The candidates took time during their opening remarks to point to some of their own, and their parties’ key issues.

Dave Parkhill addressed the question of the NDP being targeted for causing the election to come about.

“When the people of Ontario sent a minority government to Queen's Park, they were telling all the parties to work together. The Conservatives said no from the start, and the Liberals responded by saying they could govern as if they had a majority. It is only the NDP who listened. We said we would only support the first budget with changes, and the second as well. But this last time Kathleen Wynne said, this is it, take it or leave it,” he said.

Randy Hillier said, “I have represented this riding for seven years, and in my first campaign I made a few promises. One was that I would represent this riding to Queen's Park and that my allegiance was to the constituents, not the party. I have held to that, and it has caused some problems, but I can say that everyone at Queen's Park respects me for it.”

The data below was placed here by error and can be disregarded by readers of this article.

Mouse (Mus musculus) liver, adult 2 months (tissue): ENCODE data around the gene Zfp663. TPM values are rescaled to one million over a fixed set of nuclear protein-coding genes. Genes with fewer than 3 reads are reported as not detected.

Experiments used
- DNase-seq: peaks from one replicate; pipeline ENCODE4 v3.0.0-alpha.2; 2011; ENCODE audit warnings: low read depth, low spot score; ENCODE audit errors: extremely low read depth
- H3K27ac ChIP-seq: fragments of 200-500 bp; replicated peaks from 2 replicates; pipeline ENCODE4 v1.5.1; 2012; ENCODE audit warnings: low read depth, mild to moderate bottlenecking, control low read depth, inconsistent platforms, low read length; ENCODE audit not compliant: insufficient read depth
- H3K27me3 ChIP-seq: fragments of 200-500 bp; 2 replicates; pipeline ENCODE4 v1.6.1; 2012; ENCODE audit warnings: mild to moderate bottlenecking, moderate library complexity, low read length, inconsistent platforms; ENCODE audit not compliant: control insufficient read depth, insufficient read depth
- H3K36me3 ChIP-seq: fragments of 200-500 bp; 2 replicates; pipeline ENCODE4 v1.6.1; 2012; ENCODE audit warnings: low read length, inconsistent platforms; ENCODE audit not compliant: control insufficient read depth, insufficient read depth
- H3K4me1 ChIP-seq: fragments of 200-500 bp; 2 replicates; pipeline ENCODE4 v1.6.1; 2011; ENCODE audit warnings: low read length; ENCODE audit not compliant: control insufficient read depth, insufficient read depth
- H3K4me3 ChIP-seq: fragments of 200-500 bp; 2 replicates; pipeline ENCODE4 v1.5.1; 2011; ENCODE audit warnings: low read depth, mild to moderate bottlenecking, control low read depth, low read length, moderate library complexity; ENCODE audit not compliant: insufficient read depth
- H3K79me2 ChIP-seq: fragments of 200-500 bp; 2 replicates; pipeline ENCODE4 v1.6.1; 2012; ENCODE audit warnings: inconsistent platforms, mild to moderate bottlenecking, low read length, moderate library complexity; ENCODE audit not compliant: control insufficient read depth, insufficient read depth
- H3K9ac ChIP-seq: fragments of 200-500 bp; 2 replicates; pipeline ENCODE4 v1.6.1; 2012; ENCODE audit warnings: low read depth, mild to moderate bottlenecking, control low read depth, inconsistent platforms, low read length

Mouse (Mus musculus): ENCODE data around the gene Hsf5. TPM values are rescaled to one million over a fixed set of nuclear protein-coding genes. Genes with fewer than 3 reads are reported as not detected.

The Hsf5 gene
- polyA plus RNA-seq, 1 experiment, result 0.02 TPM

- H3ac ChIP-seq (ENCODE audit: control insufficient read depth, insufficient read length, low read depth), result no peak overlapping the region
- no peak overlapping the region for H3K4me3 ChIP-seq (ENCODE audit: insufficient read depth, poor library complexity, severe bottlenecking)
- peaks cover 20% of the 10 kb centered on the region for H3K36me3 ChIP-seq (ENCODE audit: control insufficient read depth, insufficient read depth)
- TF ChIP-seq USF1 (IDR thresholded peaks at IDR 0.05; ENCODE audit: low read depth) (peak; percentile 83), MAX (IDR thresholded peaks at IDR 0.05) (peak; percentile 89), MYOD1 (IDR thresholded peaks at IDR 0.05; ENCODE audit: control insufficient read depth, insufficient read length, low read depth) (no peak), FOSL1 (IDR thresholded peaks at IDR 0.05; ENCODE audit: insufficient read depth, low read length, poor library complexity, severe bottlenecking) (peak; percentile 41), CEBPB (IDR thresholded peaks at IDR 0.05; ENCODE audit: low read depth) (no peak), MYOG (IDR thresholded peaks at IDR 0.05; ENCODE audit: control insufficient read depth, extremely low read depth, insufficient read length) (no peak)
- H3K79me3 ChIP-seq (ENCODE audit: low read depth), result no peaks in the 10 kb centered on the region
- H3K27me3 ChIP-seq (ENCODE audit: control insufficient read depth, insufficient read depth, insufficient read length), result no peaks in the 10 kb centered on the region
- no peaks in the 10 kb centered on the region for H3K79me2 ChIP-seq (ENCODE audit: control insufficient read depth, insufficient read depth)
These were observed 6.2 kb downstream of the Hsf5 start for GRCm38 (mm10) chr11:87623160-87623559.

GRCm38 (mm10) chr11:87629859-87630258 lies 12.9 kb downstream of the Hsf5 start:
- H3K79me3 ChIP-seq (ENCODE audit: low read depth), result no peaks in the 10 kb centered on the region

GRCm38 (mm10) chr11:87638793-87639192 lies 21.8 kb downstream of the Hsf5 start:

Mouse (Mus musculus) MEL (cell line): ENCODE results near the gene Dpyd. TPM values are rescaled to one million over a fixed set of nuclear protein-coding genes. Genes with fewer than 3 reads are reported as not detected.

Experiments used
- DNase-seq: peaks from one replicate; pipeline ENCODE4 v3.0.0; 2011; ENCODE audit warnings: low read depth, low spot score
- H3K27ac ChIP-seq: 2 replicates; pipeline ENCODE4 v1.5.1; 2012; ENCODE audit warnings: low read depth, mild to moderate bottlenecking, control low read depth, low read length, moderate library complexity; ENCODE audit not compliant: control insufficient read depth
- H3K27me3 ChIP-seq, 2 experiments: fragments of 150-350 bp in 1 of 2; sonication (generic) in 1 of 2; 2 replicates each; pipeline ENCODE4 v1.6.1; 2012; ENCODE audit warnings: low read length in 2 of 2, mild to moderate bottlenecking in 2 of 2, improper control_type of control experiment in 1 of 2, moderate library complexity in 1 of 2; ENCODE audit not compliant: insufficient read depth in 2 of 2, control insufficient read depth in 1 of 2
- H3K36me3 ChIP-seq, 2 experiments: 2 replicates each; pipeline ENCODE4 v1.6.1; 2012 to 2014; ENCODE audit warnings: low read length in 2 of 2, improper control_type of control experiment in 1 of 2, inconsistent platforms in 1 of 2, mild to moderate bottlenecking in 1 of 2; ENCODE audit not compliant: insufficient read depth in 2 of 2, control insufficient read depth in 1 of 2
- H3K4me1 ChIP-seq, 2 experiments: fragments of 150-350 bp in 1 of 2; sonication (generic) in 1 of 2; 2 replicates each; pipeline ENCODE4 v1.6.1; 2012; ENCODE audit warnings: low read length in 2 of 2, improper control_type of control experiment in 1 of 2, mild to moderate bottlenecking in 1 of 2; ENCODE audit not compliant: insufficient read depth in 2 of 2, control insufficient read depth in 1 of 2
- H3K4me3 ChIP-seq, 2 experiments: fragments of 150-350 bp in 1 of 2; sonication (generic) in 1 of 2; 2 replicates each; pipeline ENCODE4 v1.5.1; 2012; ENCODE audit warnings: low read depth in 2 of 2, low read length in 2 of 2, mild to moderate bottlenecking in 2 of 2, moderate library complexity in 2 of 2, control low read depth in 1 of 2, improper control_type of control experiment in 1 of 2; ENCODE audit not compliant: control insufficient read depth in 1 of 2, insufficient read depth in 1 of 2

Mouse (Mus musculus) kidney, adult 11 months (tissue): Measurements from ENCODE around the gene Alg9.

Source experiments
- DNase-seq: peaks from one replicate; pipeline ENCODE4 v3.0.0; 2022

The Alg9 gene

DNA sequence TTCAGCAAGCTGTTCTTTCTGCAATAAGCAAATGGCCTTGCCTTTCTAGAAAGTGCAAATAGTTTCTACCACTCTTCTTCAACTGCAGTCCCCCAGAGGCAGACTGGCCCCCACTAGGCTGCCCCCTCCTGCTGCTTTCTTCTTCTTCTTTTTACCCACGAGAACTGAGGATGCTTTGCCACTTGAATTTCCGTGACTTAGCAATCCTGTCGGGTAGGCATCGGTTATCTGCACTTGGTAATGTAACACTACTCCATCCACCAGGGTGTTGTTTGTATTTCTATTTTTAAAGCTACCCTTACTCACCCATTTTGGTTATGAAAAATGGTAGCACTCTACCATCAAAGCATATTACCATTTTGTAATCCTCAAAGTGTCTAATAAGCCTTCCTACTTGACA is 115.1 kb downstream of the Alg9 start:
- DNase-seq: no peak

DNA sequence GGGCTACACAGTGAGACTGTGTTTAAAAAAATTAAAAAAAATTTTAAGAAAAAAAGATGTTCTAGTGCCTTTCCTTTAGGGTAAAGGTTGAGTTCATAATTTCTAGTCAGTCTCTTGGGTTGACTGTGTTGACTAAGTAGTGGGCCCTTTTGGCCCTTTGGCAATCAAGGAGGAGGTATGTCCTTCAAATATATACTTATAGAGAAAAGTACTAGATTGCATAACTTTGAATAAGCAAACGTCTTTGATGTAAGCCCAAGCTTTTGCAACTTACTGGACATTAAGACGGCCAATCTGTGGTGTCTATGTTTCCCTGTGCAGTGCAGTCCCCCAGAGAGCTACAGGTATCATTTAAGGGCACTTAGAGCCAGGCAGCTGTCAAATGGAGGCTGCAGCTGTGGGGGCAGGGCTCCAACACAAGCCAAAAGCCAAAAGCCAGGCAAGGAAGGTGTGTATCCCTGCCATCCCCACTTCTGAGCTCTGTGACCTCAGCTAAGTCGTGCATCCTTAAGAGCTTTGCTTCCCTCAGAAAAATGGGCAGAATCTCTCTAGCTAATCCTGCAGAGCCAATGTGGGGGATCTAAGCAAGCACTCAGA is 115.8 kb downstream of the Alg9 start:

Bill MacDonald addressed the local audience. “When you wonder why it is there is no long-term care facility in Frontenac County, and why there are other infrastructure deficits here, you might consider that the last time there was an MPP at Queen's Park from Frontenac County was Jack Simonett in 1963. I'm not saying MPs only serve their home county, because I would work for all three, but it might be time to send someone from Frontenac County to Queen's Park.”

Cam Mather stressed climate change from the start.

“All of the issues the other candidates are discussing will come to nothing in the face of climate change. Putting a price on carbon means that energy is going to be more expensive under the Green Party, but we have lots ways to deal with it, especially for those who can't afford it.”

Published in FRONTENAC COUNTY